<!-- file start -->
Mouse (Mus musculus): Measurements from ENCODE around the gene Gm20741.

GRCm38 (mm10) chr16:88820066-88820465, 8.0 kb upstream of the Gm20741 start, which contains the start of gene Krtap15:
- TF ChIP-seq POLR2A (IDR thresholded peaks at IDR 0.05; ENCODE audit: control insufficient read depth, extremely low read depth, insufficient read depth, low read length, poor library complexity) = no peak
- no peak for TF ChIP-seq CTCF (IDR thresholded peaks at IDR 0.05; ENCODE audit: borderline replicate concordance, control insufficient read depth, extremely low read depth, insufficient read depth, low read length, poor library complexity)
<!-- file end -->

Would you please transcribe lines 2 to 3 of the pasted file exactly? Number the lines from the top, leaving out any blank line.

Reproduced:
GRCm38 (mm10) chr16:88820066-88820465, 8.0 kb upstream of the Gm20741 start, which contains the start of gene Krtap15:
- TF ChIP-seq POLR2A (IDR thresholded peaks at IDR 0.05; ENCODE audit: control insufficient read depth, extremely low read depth, insufficient read depth, low read length, poor library complexity) = no peak